Restoring coral reefs with 3D printing
A team of researchers from the King Abdullah University of Science & Technology (KAUST), Saudi Arabia, are using 3D printing to rapidly and reliably create support structures for corals to grow on and speed up the process of reef restoration.
Current restoration efforts employ concrete blocks or metal frames as substrates for coral growth, which can be slow as corals deposit their carbonate skeleton at a rate of just millimetres per year.
Using 3D-printed/moulded calcium carbonate surfaces, the researchers claim that coral micro-fragments can grow more quickly, as they do not need to build a limestone structure underneath, which, in essence, provides the corals with a head start so the reef can recover faster.
The idea itself is not new – other researchers have tested several approaches to print coral support structures.
The paper, Sustainable and Eco-Friendly Coral Restoration through 3D Printing and Fabrication, published in ACS Sustainable Chemistry & Engineering, explains, ‘All previous methods for 3D printing of corals produced an inert structure, but no explicit strategy has been proposed on how to turn this artificial skeleton into a living coral.
‘The widely held assumption is that this would be achieved through the passive colonisation by larval coral polyps once the structure has been submerged in the receiving location. However, this passive approach involves uncertainties, as many benthic organisms compete for settlement space. Additionally, coral larvae are known to have specific settlement requirements, often associated with the presence of coralline algae.’
The papers explains that the researchers have devised the CoraPrint technology to attach 2D micro-fragments of live coral to a 3D-printed skeleton, thereby initiating colonisation by the desired, pre-adapted coral colony.
It reads, ‘With these factors in mind, we developed 3D CoraPrint, consisting of two multi-step 3D fabrication methods to replicate geometries of live corals and to fabricate ecologically friendly coral models.
‘Method A involves the scanning of a live coral, modification of its 3D geometry, 3D printing of a coral skeleton with commercial polylactic acid filament and creating a silicone mould for our in-house developed calcium carbonate photo-initiated (CCP) ink. Method B consists of scanning a live coral, modification of its 3D geometry, and direct 3D printing of a coral skeleton with CCP.’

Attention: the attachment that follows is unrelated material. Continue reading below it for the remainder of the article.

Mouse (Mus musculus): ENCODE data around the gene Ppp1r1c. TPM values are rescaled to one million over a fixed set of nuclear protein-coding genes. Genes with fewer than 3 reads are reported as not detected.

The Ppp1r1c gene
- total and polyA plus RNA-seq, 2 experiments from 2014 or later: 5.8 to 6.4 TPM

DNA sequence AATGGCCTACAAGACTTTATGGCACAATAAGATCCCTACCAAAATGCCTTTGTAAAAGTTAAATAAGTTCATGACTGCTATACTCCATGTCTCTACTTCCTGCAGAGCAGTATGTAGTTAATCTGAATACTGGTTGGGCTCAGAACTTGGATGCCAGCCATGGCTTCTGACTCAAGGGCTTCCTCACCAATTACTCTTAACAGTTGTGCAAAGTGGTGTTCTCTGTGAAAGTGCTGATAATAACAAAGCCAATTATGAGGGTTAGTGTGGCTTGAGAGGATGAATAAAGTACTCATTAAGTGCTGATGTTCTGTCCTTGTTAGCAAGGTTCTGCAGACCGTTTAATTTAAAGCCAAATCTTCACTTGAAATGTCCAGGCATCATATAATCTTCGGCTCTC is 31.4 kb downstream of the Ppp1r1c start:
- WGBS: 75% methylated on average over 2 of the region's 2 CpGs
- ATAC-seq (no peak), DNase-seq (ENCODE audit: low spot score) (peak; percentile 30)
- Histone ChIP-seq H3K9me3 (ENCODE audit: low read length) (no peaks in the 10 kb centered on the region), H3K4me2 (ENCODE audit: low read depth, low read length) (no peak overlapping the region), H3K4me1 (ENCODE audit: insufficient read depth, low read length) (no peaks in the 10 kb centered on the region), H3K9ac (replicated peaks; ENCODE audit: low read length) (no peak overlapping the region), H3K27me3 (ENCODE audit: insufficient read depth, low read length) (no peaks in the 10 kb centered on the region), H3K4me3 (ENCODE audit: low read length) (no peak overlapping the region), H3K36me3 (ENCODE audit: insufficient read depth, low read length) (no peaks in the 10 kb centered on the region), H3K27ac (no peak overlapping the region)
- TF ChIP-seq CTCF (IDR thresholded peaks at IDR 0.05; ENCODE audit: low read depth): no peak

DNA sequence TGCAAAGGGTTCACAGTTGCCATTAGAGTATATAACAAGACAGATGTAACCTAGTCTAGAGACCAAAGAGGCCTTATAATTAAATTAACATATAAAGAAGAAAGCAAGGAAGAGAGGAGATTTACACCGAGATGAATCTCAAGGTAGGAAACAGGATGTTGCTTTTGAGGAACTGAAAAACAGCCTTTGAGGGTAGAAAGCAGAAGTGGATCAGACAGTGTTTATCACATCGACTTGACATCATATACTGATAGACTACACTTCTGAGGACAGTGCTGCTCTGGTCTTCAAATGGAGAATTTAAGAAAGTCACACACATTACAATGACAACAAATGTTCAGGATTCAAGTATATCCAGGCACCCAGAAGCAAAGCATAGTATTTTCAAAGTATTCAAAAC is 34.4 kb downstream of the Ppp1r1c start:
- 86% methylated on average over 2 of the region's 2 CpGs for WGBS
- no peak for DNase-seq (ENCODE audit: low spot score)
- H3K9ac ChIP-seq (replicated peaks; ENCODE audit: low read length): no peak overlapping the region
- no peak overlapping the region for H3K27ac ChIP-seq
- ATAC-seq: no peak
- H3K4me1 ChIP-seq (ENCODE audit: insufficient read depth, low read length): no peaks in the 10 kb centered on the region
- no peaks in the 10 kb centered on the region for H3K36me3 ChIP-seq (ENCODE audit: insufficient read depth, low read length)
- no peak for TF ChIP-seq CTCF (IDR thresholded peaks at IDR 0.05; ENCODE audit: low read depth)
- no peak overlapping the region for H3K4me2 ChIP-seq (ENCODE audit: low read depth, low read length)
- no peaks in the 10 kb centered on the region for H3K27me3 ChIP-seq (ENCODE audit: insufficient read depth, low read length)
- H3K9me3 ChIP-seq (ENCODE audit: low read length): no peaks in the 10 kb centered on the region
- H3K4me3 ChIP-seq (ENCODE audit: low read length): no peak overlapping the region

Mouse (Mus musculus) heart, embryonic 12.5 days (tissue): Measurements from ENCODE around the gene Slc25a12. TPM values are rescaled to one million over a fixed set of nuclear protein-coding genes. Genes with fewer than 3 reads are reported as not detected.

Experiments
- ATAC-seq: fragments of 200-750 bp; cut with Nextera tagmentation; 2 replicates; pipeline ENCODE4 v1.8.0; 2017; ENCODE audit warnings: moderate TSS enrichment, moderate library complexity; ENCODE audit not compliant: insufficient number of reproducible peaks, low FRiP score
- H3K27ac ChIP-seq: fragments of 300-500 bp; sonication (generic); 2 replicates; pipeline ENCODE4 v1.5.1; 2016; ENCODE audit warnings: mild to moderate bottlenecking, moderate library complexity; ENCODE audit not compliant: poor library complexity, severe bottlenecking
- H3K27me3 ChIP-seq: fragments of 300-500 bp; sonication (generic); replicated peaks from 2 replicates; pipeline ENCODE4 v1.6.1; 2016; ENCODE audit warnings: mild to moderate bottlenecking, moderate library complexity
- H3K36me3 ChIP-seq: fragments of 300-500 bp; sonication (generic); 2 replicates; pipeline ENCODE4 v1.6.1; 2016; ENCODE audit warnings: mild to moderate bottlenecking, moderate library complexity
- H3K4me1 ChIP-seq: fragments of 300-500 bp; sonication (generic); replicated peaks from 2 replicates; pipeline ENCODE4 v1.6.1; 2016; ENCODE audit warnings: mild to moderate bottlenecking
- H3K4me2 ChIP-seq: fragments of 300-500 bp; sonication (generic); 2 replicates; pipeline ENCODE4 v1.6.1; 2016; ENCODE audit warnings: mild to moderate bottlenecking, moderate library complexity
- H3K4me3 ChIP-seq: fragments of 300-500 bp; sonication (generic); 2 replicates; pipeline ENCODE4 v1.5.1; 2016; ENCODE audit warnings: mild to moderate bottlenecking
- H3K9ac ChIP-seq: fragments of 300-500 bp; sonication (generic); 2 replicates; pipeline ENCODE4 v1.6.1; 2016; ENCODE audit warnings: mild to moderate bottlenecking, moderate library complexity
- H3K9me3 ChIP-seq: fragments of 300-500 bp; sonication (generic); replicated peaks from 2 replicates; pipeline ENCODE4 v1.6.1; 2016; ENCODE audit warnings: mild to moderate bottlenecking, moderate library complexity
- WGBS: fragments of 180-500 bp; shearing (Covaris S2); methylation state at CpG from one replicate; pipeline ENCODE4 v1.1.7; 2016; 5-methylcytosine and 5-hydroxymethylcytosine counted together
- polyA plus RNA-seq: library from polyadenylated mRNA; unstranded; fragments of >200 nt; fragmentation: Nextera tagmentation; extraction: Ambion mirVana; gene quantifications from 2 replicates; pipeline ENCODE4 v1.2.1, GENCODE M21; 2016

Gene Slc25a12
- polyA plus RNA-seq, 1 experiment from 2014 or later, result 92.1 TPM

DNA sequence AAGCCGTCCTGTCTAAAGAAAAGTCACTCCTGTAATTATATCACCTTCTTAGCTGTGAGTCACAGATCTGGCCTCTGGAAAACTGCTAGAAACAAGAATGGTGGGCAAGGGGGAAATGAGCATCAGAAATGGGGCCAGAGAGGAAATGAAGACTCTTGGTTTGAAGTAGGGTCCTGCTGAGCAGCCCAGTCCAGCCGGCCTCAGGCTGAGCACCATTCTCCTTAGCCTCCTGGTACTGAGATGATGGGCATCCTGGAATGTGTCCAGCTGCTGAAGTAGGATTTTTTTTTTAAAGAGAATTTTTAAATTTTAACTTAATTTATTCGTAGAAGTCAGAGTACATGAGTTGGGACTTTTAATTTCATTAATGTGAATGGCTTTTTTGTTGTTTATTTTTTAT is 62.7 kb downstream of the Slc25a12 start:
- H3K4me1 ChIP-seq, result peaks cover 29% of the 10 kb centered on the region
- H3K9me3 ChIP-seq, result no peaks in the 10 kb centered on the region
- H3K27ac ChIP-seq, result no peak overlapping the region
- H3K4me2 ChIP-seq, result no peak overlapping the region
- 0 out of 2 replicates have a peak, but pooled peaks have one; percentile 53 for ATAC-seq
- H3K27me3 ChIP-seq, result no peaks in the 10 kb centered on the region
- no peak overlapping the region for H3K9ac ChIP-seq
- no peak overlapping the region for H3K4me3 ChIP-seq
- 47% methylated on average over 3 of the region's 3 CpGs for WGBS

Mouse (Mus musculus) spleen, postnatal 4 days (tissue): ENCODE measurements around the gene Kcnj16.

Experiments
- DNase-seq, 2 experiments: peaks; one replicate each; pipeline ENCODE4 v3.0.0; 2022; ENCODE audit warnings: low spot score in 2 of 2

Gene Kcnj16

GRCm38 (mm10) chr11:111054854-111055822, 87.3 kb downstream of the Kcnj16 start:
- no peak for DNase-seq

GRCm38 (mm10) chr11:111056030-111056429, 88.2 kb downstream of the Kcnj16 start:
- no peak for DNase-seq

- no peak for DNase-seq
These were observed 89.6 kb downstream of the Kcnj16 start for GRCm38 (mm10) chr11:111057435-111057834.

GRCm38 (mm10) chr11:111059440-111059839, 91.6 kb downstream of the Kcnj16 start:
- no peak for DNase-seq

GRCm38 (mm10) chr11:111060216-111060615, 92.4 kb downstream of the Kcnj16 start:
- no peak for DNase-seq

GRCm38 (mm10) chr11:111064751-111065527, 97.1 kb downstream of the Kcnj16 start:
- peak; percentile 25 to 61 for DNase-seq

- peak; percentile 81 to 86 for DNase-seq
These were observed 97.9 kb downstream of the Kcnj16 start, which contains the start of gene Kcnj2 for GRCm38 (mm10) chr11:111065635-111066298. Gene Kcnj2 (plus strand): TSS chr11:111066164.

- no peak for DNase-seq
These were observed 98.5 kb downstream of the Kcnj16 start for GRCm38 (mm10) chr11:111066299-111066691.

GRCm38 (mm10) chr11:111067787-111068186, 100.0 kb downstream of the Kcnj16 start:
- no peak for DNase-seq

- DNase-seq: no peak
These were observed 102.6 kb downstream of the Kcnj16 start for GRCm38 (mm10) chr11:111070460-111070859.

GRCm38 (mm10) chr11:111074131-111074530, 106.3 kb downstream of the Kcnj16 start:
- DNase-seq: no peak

The CCP is made by mixing calcium carbonate with a commercially available photocurable resin.
The paper continues, ‘To optimise the viscosity of the material for printability, the ratios of calcium carbonate and resin were adjusted to reach the desired mechanical properties at 70% and 30%, respectively. The CCP ink resembles the natural coral composition and hence, could be a potentially better alternative for printing corals compared to cement and other materials. This viscous material has the ability to solidify with exposure to ultra-violet laser. Its characteristics are essential in our proposed printing method, allowing us to print and solidify objects simultaneously and produce an eco-friendly complex structure.
‘For both methods A and B, a Creaform scanning system, GoScan, was used to scan a live coral to convert the coral’s physical structure to a computer-aided design (CAD) model for further modification.
‘We then flattened certain areas on the surface of the CAD model to form levelled 2D features. This was done to facilitate the attachment of the base of the micro-fragments to the coral structure and eliminate the need for further adjustments post-printing, such as cutting, trimming and sanding.’
Tests in aquariums show that CCP is non-toxic and corals are able to grow on the 3D printed structure, though the researchers are planning longer-term tests.